I also had to come to terms with my "fear" of hunger. I spent a number of years essentially starving to stay below my natural set point which was somewhere in the neighborhood of 150# for a 5'6" physically fit woman. Unfortunately I messed with mother nature and spent several years seriously hungry and exercising like a fiend at 130# to look "better". What resulted when I "failed" was years of yo-yo dieting that ratcheted me well above 200# after a number of lose-regain cycles. Those years of starving are etched in my memory as misery incarnate but I overreacted to hunger and wolfed down food in response to it completely overriding my natural appetite. Now the first 10 minutes of any meal are really important for me to FOCUS on what I am doing and to mentally and physically slow down so that I taste, experience the act of eating and allow my body to get full on it's own. Additionally I can decide to "delay" or defer eating something to another time giving myself permission to eat full lead real ice-cream, an extra helping or whatever as a treat at another time, not just because it's there. I find that this raincheck as it were, allows me to not feel left out or cheated if I take a pass and I'm not perfect so I sometimes do eat stuff when I'm not hungry, the degree and number of times in a given period being drastically reduced. Mind you after years of dieting my thinking about food had become pretty disordered.

Genetics and my obesity combined to make me a medication controlled diabetic that gradually came on so it's more important than ever that I make wise food choices for the preponderances of my meals. I find that nutritionally dense foods regardless of their calorie content and foods with a lot of flavor last longer in both my mouth and system. My DH and I also eat roughly twice a day, completely out of whack with the "normal" mealtimes commonly accepted here in the US. We eat a larger meal at roughly 10am and a smaller meal at roughly 4pm and that's pretty much it. My DH may snack on something later but I find that I don't need to and I had a huge night eating problem.

Note that other than making better choices for the majority of my food intake over time and reordering my thinking and behavior that contributed to my weight problem I have done very little food management. I am a very busy person and always have been so I'm quite active and that of course helps.

I used to ride much higher on the scale than I do now. Over time my mean weight has come down about 30 pounds. I'm not dieting. I'm not hungry. I'm not exercising like an athlete to keep weight off. When I say mean as it regards weight, I have bad months and I might ride higher by 10 pounds or so from stress eating, poor planning, bad choices and mindlessness but I never ever get back up there where I was when I quit dieting, not even close. I suppose as the years roll on, there is potential to reach my natural set point again but I'd be glad of reasonable proximity. That's it in a big old nutshell.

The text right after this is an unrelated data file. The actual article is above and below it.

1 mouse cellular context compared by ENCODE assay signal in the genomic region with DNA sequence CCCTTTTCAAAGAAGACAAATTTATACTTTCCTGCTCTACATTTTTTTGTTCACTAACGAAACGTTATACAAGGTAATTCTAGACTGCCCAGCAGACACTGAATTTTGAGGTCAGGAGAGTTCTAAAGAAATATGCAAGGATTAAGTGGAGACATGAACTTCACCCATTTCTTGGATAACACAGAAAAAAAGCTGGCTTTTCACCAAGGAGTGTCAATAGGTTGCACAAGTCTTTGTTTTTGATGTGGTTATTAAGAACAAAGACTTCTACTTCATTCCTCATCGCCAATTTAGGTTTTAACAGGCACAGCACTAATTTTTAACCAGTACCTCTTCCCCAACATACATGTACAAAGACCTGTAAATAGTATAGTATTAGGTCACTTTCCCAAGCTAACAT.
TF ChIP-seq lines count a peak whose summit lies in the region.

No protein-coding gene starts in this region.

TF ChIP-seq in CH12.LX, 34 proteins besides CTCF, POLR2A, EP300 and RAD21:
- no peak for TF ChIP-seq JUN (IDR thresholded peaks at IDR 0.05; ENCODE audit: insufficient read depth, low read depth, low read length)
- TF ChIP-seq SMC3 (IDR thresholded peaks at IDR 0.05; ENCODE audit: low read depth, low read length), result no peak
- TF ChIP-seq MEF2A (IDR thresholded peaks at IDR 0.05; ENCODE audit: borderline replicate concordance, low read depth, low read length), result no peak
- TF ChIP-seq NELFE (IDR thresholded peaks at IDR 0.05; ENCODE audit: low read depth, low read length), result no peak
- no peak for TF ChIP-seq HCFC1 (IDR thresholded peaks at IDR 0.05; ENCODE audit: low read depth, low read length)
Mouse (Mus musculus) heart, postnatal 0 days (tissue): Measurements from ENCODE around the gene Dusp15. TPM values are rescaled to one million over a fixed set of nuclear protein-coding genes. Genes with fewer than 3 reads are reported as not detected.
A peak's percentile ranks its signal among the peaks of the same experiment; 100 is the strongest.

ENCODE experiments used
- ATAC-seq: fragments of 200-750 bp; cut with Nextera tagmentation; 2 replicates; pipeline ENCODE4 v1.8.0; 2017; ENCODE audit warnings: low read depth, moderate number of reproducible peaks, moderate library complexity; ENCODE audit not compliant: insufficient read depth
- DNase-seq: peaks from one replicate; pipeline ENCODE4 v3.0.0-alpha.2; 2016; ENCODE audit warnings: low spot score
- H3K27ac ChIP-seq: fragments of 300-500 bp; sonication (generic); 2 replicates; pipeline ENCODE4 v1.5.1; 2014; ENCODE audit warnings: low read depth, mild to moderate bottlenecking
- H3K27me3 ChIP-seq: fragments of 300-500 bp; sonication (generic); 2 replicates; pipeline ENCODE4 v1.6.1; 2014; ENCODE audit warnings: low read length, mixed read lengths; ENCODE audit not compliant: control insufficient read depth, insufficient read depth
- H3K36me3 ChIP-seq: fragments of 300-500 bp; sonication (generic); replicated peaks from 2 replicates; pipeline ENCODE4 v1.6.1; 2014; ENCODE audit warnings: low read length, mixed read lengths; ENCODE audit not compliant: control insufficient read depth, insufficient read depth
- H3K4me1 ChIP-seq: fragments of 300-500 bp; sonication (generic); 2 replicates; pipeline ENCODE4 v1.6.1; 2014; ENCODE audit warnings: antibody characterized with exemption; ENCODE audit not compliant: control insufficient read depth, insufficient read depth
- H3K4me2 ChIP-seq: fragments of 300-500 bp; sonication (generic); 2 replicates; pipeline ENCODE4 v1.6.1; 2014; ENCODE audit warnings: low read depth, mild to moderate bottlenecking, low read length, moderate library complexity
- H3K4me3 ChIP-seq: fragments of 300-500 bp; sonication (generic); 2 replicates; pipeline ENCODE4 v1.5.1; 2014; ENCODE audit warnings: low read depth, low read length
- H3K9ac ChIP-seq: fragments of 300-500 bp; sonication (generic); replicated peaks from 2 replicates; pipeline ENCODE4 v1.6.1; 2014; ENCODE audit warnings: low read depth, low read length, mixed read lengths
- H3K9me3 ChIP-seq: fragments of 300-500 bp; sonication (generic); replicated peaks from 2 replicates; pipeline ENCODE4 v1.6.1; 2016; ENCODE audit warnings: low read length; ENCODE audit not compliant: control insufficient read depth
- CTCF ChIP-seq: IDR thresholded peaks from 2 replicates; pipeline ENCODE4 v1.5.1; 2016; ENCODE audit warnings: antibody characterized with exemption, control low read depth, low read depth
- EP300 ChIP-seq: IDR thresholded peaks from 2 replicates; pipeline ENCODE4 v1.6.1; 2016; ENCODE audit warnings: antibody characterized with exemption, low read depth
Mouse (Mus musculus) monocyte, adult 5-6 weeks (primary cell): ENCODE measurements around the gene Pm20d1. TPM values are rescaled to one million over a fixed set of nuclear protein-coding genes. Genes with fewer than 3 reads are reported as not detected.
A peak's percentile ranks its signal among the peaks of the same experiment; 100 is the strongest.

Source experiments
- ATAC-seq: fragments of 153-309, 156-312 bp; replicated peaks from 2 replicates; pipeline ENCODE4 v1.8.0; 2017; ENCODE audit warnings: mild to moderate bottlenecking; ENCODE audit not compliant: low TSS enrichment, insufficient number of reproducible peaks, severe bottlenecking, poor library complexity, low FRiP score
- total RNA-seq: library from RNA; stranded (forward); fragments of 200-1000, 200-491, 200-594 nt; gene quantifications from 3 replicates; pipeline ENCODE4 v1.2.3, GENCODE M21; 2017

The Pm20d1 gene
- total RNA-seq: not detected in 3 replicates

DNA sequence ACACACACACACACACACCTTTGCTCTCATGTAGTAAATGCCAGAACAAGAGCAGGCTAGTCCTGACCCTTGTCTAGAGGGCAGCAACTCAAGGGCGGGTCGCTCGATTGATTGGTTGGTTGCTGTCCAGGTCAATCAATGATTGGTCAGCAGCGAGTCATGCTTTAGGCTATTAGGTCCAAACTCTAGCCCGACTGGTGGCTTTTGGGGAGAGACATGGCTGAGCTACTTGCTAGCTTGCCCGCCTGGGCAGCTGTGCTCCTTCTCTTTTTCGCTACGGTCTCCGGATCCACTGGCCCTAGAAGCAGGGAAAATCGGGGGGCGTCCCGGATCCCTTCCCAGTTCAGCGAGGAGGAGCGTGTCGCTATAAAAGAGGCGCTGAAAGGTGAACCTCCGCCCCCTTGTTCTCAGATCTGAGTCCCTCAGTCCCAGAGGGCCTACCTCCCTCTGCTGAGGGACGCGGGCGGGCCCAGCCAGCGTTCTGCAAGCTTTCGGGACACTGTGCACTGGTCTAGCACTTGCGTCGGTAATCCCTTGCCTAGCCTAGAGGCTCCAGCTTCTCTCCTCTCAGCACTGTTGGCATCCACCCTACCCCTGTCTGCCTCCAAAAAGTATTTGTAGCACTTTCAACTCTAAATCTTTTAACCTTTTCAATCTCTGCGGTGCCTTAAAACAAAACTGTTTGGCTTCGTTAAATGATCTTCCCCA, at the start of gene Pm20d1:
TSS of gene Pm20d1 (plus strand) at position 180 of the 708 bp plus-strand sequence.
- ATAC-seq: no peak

What do your blood pressure and cholesterol numbers look like?
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Old 05-13-2015, 03:01 PM
 
Location: Connecticut is my adopted home.
2,276 posts, read 3,057,402 times
Reputation: 7012
My doctor has me on prophylactic meds for BP but it's bargain basement numbers. Last check 96/65ish. My total cholesterol ranges 150s-168 but my HDL is lower than ideal. Otherwise decent.
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Old 05-16-2015, 11:23 PM
 
Location: Sector 001
7,233 posts, read 6,401,646 times
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MSG makes things really addicting. Those snack crackers that are tomato basal, ranch, or whatever flavored, even if they claim to be multigrain or 'baked' , tend to be loaded with MSG which gives them such a satisfying, almost meaty like flavor. You know which ones they are when you could go through a whole box of them.

"Chicken in a Biskit" chicken flavored crackers are one such example. I don't buy them, I only eat them when I visit my mother who does buy them. I could eat the whole box.
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Old 05-18-2015, 04:22 PM
 
Location: IN
20,767 posts, read 35,754,837 times
Reputation: 13177
Quote:
Originally Posted by stockwiz View Post
MSG makes things really addicting. Those snack crackers that are tomato basal, ranch, or whatever flavored, even if they claim to be multigrain or 'baked' , tend to be loaded with MSG which gives them such a satisfying, almost meaty like flavor. You know which ones they are when you could go through a whole box of them.

"Chicken in a Biskit" chicken flavored crackers are one such example. I don't buy them, I only eat them when I visit my mother who does buy them. I could eat the whole box.
That has more to do with many people craving the wheat all the time with its gluten and gliadin components. You didn't see widespread snacking 30-40 years ago before modern high yield durum wheat hit the store shelves starting in the mid 1980s. I am on a strict gluten free diet and never snack between meals most of the time.